Many good comments from everyone. To me the patient should be able to see the same information that physicians have. Certainly, coding the information and describing the diagnosis and treatment to a patient is highly beneficial, but we need to start with medical notes, reports, and results.

For patients and physicians to have confidence in a PHR or any system, the information must be correct. This requires a process of checking and releasing information rather than transmitting data that is not verified.

Anonymous said...

Dear Dr. Halamka,
Sharing healthcare data in a way that works well for patients, doctors, staff, and all the other people who are interested in this is going to be exremely difficult, if not impossible. But bravo to you for getting into the ring! You had the chutzpa to give it a try. Bravo to Patient Dave for raising some of the important issues that need to be worked out. Bravo to HealthVault and Google Health for stepping up. These are critical issues for all of us, and I'm so grateful that a few are willing to lead the way.

Ironica said...

What I find interesting about this whole discussion is that no one has raised the issue of why doctor's offices and hospitals submit inaccurate or "exaggerated" codes for billing in the first place.

The way we pay for our health care has everything to do with the inaccuracy of the administrative data. A physician may desire a particular lab result to better monitor his patient's known condition, but his billing staff is aware that the patient's insurance will not reimburse for that lab test for that reason. Instead, they have to add a diagnostic code for something that the patient does not have, to ensure the insurance company will pay for the test.

In other cases, codes that seem to exaggerate the condition may be included for a variety of reasons: to raise reimbursement rates to better reflect the level of effort the doctor has put into the patient, or to establish a history on which to base a later referral, for example.

I heartily agree that ICD-9 is an entirely inadequate structure for modern health data, and hope that ICD-10 brings some relief... but many of the problems e-patient Dave had seem to also be related to the world of insurance reimbursement, and how coding affects that. Our records are, in effect, falsified by billing departments in an effort to get paid for what was actually done.

And there is definitely value in the patient having that information. What if you're denied insurance down the line based on your "anxiety disorder" or "brain tumor" that never existed? What if you catch outright fraudulent billing on the part of your doctor's office? What if a medical error trickles into the billing codes and allows you to correct the *actual* record?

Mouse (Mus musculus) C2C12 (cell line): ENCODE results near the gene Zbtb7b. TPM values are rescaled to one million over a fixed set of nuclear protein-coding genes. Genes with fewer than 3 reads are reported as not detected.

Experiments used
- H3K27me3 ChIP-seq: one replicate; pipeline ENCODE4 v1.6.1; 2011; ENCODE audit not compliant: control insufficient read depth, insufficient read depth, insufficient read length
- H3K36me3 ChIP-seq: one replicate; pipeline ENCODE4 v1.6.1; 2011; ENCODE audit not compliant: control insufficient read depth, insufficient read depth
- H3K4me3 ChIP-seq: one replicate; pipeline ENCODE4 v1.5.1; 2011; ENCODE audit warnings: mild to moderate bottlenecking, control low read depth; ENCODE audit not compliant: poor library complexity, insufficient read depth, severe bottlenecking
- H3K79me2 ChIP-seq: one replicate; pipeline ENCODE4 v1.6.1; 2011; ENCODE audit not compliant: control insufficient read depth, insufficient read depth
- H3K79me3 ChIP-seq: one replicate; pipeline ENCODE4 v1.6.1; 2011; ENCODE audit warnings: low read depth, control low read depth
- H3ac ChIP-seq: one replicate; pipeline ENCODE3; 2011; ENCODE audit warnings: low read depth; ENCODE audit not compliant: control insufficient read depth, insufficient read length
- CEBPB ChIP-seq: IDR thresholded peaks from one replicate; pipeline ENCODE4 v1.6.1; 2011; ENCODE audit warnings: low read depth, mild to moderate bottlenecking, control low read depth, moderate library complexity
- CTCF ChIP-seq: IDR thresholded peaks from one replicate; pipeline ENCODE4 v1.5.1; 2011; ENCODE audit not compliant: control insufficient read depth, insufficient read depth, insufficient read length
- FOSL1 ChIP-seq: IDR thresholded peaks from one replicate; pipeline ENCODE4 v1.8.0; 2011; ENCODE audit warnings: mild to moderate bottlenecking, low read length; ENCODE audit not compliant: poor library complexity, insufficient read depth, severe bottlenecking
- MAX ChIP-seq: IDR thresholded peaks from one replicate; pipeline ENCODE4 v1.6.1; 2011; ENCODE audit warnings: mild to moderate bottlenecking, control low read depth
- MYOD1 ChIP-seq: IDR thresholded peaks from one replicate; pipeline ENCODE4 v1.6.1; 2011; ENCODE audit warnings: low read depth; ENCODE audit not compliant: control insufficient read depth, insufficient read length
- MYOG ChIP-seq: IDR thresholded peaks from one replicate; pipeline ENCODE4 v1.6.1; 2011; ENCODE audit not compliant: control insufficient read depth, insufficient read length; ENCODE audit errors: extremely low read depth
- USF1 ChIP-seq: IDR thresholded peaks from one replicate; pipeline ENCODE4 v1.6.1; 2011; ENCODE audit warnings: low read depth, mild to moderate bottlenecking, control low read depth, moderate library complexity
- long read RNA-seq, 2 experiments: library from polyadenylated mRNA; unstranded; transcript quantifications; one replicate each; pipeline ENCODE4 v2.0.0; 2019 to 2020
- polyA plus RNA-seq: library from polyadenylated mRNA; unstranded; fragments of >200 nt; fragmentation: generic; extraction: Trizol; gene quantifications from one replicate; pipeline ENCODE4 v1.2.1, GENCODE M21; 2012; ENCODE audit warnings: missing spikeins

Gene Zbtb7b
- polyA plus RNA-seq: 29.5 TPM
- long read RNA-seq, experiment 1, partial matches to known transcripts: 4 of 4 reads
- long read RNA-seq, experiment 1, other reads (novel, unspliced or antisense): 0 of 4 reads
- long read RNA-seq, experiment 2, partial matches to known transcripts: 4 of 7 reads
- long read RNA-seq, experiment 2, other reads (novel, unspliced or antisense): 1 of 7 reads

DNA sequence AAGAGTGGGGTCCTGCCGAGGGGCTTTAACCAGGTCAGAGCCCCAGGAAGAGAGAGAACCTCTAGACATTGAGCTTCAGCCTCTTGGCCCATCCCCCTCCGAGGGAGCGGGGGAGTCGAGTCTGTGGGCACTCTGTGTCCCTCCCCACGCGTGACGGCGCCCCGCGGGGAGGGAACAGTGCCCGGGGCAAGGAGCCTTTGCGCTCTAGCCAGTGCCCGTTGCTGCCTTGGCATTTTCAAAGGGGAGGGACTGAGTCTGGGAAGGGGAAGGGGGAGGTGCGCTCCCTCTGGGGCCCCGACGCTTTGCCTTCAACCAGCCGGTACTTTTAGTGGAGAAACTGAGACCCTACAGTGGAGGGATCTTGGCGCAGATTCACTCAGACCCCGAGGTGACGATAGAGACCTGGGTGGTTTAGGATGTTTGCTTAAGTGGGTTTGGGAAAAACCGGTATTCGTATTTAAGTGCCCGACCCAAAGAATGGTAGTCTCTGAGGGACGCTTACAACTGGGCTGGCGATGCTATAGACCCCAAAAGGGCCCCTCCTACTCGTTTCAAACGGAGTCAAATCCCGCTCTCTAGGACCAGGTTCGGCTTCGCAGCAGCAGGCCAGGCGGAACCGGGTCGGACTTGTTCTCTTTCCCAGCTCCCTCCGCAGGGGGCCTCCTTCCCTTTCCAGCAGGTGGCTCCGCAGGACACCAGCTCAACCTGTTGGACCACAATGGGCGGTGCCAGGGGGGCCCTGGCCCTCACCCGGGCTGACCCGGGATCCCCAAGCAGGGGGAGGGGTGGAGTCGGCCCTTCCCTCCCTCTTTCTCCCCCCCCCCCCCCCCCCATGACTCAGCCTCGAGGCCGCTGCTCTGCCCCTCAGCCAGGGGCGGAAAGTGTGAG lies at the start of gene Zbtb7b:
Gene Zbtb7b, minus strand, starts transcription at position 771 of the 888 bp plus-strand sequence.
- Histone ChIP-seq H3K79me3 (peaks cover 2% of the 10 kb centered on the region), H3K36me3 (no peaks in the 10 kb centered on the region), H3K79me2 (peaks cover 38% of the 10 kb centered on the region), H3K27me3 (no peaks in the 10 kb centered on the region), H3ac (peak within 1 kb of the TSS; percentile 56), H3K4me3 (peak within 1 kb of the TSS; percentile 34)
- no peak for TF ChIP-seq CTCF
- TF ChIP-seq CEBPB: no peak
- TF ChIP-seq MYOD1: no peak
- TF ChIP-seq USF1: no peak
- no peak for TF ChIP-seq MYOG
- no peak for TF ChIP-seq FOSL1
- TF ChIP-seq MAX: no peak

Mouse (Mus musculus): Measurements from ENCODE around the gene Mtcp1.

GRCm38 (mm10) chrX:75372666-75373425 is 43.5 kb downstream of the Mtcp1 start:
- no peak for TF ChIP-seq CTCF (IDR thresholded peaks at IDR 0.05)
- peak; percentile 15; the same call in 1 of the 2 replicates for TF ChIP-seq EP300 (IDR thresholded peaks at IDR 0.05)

The information, as it stands, is useless for some purposes, but is still valuable from many perspectives... and knowing what's there can guide the process of making the information more accurate and useful for all purposes.

Unknown said...

Could someone be so kind as to post references to articles about the issues with using billing data for clinical information? The links here touch the surface of the topic but don't provide a full scope.

Football Matches said...

In a blog post announcing GoogleHealth interoperability with BIDMC EHR John Halamka wrote that an initial group of 5,000 patients with Gmail addresses were offered to transmit their BIDMC data to GoogleHealth.

I am now asking, in this age of openess and transparency, that John Halamka release the data and let all of us know how many of these 5,000 have used the opportunity.

There is just something that doesn't make any sense and I sincerely hope that someone in the Obama administration is paying attention to what is going on here!

Football Matches said...

We may not be able to get away from the use of ICDx codes for billing in the US healthcare system anytime soon, but we must not assume that these "diagnoses" align closely with clinical reality.

Caveat emptor. It is up to the people using this information to understand when and why and from where it was collected. If health care providers and health information professionals believe that this "administrative data" represents clinical reality then shame on us.

Recep Deniz MD